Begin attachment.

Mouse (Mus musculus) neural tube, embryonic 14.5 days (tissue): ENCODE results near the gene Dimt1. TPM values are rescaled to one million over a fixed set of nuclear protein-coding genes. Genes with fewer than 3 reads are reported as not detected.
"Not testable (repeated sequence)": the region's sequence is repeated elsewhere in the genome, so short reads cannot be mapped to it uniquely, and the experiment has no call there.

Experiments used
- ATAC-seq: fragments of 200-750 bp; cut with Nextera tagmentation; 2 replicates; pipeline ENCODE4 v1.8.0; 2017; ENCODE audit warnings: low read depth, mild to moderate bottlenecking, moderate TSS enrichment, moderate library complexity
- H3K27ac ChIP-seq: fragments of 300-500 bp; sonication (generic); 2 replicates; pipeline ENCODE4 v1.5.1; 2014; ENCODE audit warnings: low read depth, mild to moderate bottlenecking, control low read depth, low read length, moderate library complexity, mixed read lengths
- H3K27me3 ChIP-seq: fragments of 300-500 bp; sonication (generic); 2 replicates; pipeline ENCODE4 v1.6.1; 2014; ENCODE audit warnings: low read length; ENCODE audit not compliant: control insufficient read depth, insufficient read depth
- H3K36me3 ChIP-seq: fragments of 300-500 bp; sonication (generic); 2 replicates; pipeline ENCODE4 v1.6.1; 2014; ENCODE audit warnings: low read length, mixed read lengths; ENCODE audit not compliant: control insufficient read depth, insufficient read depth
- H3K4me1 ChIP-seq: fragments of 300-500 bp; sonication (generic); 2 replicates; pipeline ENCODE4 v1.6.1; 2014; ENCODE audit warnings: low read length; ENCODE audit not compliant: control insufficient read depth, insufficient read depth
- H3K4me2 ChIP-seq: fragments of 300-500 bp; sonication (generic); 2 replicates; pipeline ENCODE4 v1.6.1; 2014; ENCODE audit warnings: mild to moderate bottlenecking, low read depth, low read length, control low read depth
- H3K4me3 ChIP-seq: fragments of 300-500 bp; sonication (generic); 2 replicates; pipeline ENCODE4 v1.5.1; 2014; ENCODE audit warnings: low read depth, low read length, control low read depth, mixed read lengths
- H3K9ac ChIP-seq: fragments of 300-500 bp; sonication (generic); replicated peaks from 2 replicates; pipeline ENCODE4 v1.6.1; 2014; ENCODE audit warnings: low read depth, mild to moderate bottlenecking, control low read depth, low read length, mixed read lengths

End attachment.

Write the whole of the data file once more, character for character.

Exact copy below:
Mouse (Mus musculus) neural tube, embryonic 14.5 days (tissue): ENCODE results near the gene Dimt1. TPM values are rescaled to one million over a fixed set of nuclear protein-coding genes. Genes with fewer than 3 reads are reported as not detected.
"Not testable (repeated sequence)": the region's sequence is repeated elsewhere in the genome, so short reads cannot be mapped to it uniquely, and the experiment has no call there.

Experiments used
- ATAC-seq: fragments of 200-750 bp; cut with Nextera tagmentation; 2 replicates; pipeline ENCODE4 v1.8.0; 2017; ENCODE audit warnings: low read depth, mild to moderate bottlenecking, moderate TSS enrichment, moderate library complexity
- H3K27ac ChIP-seq: fragments of 300-500 bp; sonication (generic); 2 replicates; pipeline ENCODE4 v1.5.1; 2014; ENCODE audit warnings: low read depth, mild to moderate bottlenecking, control low read depth, low read length, moderate library complexity, mixed read lengths
- H3K27me3 ChIP-seq: fragments of 300-500 bp; sonication (generic); 2 replicates; pipeline ENCODE4 v1.6.1; 2014; ENCODE audit warnings: low read length; ENCODE audit not compliant: control insufficient read depth, insufficient read depth
- H3K36me3 ChIP-seq: fragments of 300-500 bp; sonication (generic); 2 replicates; pipeline ENCODE4 v1.6.1; 2014; ENCODE audit warnings: low read length, mixed read lengths; ENCODE audit not compliant: control insufficient read depth, insufficient read depth
- H3K4me1 ChIP-seq: fragments of 300-500 bp; sonication (generic); 2 replicates; pipeline ENCODE4 v1.6.1; 2014; ENCODE audit warnings: low read length; ENCODE audit not compliant: control insufficient read depth, insufficient read depth
- H3K4me2 ChIP-seq: fragments of 300-500 bp; sonication (generic); 2 replicates; pipeline ENCODE4 v1.6.1; 2014; ENCODE audit warnings: mild to moderate bottlenecking, low read depth, low read length, control low read depth
- H3K4me3 ChIP-seq: fragments of 300-500 bp; sonication (generic); 2 replicates; pipeline ENCODE4 v1.5.1; 2014; ENCODE audit warnings: low read depth, low read length, control low read depth, mixed read lengths
- H3K9ac ChIP-seq: fragments of 300-500 bp; sonication (generic); replicated peaks from 2 replicates; pipeline ENCODE4 v1.6.1; 2014; ENCODE audit warnings: low read depth, mild to moderate bottlenecking, control low read depth, low read length, mixed read lengths